|First TV image broadcast!|
Felix holds a unique spot in the invention of television. Wikipedia: "Felix was one of the first images ever broadcast by television when RCA chose a papier-mache Felix doll for a 1928 experiment via W2XBS New York in Van Cortlandt Park. The doll was chosen for its tonal contrast and its ability to withstand the intense lights needed. It was placed on a rotating phonorgaph turntable and photographed for approximately two hours each day. After a one-time payoff to Sullivan, the doll remained on the turntable for nearly a decade as RCA fine-tuned the picture's definition."
The silent Felix the Cat cartoons flooded into TV stations in the early 1950s on 16mm prints along with Edgar Kennedy and Leon Errol shorts, Soundies, B-westerns, syndicated series of live shows on kinescopes and anything else distributors could lease cheaply from defunct studios like Mascot, PRC and Monogram. Outside of the network feeds still in their infancy, 16mm was the only format that local stations could use to expand their daily programming.
In 1953, Official Films purchased the Sullivan-Messmer shorts, added soundtracks to them, and distributed to the home movie and television markets. The films do not seem to have been sitting in some vault well preserved for re-release like at Disney or Warners. More likely Official got whatever they could wherever they could from old exchanges, resulting in a great many Felix titles not being released to TV and many are still lost today.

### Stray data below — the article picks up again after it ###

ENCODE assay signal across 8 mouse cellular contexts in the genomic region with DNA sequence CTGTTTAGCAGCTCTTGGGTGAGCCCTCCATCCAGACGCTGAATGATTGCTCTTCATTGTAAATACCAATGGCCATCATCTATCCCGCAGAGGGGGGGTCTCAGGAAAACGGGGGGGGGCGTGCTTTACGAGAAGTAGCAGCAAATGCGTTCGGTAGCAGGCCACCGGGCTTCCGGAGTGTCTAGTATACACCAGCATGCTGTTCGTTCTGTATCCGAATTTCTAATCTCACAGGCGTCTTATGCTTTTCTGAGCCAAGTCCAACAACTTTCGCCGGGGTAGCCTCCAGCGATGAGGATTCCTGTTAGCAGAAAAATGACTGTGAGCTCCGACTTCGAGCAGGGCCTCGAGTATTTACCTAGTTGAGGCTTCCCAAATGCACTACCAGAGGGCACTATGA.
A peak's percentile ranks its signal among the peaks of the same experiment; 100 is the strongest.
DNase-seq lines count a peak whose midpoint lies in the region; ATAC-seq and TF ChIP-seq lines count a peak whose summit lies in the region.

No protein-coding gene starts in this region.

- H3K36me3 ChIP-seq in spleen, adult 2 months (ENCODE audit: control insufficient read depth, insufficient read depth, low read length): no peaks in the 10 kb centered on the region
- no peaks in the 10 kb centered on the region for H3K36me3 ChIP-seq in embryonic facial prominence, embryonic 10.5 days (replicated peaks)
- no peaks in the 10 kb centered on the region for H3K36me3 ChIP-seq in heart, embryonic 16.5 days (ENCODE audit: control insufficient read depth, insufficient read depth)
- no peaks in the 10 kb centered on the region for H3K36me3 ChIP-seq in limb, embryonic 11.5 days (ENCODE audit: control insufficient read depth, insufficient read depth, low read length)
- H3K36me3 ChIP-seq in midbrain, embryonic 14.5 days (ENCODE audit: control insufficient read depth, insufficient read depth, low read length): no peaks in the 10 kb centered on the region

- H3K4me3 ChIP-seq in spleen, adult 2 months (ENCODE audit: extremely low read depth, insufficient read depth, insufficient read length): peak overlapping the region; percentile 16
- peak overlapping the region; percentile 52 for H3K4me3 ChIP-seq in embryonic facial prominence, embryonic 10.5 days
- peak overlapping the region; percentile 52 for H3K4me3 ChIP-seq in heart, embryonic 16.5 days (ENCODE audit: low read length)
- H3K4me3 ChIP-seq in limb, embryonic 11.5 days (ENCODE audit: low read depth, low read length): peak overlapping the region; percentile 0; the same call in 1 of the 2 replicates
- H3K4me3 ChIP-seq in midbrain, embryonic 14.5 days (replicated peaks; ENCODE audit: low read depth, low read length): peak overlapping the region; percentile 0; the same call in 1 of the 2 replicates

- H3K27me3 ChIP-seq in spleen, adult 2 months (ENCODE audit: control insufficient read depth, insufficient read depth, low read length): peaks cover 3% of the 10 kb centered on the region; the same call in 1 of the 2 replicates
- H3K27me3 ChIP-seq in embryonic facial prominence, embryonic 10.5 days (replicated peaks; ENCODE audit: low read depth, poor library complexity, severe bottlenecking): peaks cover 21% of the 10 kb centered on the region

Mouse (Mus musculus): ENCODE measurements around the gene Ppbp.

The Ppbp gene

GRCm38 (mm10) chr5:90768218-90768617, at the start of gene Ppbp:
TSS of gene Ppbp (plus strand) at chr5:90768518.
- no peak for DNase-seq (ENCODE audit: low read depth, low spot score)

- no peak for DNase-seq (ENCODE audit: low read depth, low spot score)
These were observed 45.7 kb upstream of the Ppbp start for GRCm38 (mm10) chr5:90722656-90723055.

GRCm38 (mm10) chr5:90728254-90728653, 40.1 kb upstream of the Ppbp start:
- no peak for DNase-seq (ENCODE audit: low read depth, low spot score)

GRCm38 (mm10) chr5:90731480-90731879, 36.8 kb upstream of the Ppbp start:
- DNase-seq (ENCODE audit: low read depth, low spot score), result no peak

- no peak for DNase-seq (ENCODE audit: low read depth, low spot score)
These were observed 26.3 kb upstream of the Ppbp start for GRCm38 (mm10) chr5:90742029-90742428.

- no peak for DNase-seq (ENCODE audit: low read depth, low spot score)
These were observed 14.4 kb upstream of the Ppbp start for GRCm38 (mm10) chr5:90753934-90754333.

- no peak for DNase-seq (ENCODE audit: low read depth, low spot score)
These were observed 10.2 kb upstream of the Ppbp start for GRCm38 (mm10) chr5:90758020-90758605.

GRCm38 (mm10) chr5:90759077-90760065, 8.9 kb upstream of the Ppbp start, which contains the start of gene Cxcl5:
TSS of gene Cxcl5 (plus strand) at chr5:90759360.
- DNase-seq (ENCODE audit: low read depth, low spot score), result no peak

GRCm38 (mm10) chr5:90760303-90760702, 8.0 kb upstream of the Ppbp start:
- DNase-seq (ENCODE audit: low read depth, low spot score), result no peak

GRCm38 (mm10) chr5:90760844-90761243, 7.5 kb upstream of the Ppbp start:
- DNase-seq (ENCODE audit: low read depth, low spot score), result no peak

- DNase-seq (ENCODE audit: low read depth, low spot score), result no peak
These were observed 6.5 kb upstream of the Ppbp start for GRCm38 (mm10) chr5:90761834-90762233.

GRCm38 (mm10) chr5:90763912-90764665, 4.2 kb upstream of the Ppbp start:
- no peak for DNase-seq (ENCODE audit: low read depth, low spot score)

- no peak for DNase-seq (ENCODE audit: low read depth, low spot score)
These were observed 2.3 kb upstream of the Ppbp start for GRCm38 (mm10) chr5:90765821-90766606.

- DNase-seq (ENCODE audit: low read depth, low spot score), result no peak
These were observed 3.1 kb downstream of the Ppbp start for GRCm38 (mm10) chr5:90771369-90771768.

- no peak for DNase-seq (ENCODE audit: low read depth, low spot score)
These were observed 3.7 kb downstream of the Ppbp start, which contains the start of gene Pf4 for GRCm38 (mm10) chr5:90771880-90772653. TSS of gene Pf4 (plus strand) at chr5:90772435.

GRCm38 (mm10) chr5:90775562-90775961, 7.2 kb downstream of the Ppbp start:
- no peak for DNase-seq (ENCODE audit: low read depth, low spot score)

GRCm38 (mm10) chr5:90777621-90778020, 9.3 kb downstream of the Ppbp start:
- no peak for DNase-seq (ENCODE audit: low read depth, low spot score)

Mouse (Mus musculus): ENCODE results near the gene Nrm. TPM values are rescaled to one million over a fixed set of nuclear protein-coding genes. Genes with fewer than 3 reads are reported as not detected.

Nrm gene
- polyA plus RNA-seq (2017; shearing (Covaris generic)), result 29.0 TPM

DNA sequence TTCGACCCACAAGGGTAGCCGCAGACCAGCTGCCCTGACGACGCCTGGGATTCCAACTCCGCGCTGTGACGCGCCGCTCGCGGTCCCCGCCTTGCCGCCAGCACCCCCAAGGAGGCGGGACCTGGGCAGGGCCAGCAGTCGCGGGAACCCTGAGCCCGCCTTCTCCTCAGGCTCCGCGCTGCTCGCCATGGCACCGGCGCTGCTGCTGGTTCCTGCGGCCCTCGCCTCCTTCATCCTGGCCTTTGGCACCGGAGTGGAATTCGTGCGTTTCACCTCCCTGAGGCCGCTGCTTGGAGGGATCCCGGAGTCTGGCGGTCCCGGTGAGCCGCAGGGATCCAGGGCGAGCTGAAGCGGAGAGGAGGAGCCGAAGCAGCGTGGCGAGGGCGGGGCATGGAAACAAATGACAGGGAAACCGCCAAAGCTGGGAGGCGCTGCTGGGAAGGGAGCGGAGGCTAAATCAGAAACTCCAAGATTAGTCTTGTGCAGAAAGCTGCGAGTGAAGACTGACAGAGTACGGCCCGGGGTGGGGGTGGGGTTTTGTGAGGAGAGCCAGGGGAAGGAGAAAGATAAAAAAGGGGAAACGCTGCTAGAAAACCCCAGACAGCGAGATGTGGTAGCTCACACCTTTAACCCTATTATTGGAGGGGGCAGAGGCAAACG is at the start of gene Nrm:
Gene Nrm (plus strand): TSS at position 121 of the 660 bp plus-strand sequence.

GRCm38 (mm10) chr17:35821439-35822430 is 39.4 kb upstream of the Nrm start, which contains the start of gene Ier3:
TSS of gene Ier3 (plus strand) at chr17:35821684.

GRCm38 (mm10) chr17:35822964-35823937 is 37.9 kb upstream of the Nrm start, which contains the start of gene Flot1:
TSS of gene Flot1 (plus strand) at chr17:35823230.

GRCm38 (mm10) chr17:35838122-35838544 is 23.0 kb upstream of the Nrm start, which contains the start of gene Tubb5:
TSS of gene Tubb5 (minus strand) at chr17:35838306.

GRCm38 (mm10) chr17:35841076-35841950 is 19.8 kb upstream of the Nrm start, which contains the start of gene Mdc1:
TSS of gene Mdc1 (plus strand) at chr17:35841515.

Many of the vintage Felix the Cats are in the public domain because their copyrights were not renewed or they were never registered in the first place. However, a great many were renewed and are still owned by someone, though I am not sure who. The original © was by Pat Sullivan. Some good cartoons I once had but could not release are Felix Hits the Deck where he gets mixed up with a deck of playing cards come to life, a Halloween themed Felix Switches Witches where he gets chased by a witch who removes her costume at the end to reveal she's a hot number, and Felix in Romeow.
I did put 16 public domain cartoons from this collection into my first VHS exclusive release called Felix the Cat Frolics, Vol. 1 & 2. My VHS box cover is shown above. I do sell one collection of silent Felix today on DVD in my public domain cartoons.
|From "Felix the Cat's Greatest Comic Book|
Tails" by Craig Yoe at Amazon.com
Because the original Felix holds a place in both the invention of TV and in 1950s TV programming, we plan to include one in the upcoming Lost & Rare Primeval Television DVD currently in preparation. We are fortunate to have one that has been lost in its complete form for many years -- Felix in the Bone Age (1922). At least it has not surfaced in any DVD collections to date. IMDB only reviews a 3-minute excerpt: "Felix comes upon a caveman and his girlfriend. The girlfriend is crying, and when the caveman asks her what she wants, she points to Felix. The caveman chases Felix, who escapes by using the tails of some friendly monkeys to make his way down a steep cliff. Later he makes friends with a baby monkey, but winds up getting in a fight with a huge gorilla." Here is a brief clip of The Bone Age that few have ever seen, followed by Comicalamities (1928).
Visit my websites at fesfilms.com and lostandrare.com.